So when promoters of alternative medicine claim that science is not always the best method to test their claims, which part are they willing to reject? Perhaps they want to dismiss inconvenient evidence, or use logical fallacies, or sloppy research methods, or just make things up as they go along.
Dr. Oz played this game during the show as well. He claimed that for many “alternative” modalities there is scientific evidence to back them up. But he focused on herbal therapy to make his point. This a bit of the bait and switch (and why the false category of “alternative medicine” is counterproductive). Herbal remedies are not really alternative – they have been part of scientific medicine for decades, if not centuries. There is even a research specialty focusing on pharmacognosy – or using natural sources for drug development. Herbs are drugs, and they can be studied as drugs. My problem is with the regulation and marketing of specific herbal products, because they often make claims that are not backed by evidence.
But there is no a priori reason to think that any particular herbal drug will or will not be safe and effective. It just needs to be properly studied.
For modalities where there is some evidence of efficacy, Dr. Oz is all in favor of science. But when the discussion turned to acupuncture, where the evidence is largely negative, Dr. Oz suddenly characterized reliance on “Western” science (another false dichotomy) as arrogant and dismissive. Western science, he argued, cannot wrap its collective head around something as Eastern and mysterious as acupuncture (although he recoiled when I characterized this approach as mysticism – again, he seems to want to have it both ways).
This is a clearly anti-scientific attitude. When studies are positive, science is great. When studies are negative, Western science cannot fathom alternative medicine and relying on research is “arrogant.” Heads I win, tails I win.
Never mind that much of the acupuncture research is designed in cooperation with, and executed by acupuncturists. They signed off on the research and certainly would have claimed support if the studies turned out positive. In fact, they’ve even tried to claim, as ‘positive,’ studies that were completely negative – another example of deception in the world of alternative medicine.
I wish I’d had the opportunity to ask Dr. Oz exactly what is it about “Western” science that makes it incapable of detecting any real physiological effect from acupuncture or a similar method. This is the same intellectual failing as claiming that Bigfoot can turn invisible at will, to explain why there are no good pictures of him. Or that psychic powers do not function in the presence of skeptics.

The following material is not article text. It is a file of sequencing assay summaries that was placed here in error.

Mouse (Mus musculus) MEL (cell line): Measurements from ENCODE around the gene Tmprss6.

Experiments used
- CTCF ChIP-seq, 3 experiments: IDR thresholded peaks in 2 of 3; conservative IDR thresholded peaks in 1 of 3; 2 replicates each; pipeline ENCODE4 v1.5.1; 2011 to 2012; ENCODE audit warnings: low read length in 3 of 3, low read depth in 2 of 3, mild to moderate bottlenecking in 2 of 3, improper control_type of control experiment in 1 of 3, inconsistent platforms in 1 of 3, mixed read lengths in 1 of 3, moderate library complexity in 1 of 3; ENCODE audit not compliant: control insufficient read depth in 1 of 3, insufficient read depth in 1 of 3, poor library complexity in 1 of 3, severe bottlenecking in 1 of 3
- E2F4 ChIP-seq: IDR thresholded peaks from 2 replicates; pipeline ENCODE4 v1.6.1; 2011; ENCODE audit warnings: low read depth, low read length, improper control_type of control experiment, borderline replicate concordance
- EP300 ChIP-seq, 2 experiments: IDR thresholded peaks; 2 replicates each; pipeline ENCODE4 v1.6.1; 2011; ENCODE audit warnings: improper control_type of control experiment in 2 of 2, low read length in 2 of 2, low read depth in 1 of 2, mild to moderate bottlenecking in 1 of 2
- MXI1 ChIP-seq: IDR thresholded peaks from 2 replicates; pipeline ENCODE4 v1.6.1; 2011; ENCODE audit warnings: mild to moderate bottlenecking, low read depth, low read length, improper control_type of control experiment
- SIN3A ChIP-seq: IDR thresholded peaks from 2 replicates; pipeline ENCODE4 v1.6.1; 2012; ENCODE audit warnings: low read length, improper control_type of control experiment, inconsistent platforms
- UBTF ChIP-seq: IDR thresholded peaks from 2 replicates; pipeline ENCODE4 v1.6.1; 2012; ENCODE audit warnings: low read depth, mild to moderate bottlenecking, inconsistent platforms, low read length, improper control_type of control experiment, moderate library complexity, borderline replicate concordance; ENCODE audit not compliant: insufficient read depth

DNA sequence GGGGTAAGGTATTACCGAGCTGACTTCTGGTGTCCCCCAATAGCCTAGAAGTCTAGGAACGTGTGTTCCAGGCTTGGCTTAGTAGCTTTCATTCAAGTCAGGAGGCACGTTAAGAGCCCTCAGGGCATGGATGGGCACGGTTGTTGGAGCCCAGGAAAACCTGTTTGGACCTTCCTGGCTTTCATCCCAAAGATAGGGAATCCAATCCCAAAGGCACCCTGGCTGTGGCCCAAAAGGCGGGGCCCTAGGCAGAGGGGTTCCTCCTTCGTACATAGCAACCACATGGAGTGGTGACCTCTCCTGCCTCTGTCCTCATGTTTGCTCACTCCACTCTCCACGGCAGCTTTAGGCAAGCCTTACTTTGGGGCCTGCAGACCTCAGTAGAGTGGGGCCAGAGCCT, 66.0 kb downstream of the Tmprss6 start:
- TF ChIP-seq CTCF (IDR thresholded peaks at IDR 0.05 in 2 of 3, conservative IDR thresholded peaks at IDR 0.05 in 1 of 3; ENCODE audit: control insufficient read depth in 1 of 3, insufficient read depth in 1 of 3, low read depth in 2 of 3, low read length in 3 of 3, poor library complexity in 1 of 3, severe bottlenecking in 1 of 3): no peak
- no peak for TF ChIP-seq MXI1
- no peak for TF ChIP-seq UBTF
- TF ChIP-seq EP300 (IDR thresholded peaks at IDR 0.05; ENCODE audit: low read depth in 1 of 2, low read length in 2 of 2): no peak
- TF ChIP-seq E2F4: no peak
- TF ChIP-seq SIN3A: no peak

This is a logical fallacy (special pleading) with which we are very familiar. Ironically, it is a very dismissive attitude – the casual dismissal of scientific evidence simply because it contradicts a pet belief. The scientific approach, of course, is to look fairly at all the evidence – a process that Dr. Oz unfairly characterized as “dismissive.”
In the end I am glad for the opportunity to expose science-based medicine to a wider audience. Despite the accusation that we are “afraid” of alternative medicine, we are anxious to address it head on. Honest and open intellectual discourse is the way to work out such differences of opinion and approach, and we are confident in our ability to defend science-based medicine.
I wonder if Dr. Oz is as confident. I was happy to go into his forum, where he and his producers controlled the conversation. In return I invite Dr. Oz to continue our discussion, either in written form here at SBM or on my podcast, the Skeptics’ Guide to the Universe. We have interviewed those on the “other side” before, and have given them essentially an unedited forum to express their opinions and answer questions. I passed this offer to Dr. Oz through his producer (but I don’t know if he actually received the invite, and I was not given the chance to make it directly during the taping of the show).
So I repeat the offer here in public. There is a lot to hash out about so-called alternative medicine and the role of science in medicine. Let’s continue the discussion, on SBM or the SGU – you have an open offer, Dr. Oz, and you obviously know how to contact me.
58 Responses to “A Skeptic in Oz”
Leave a Reply
You must be logged in to post a comment.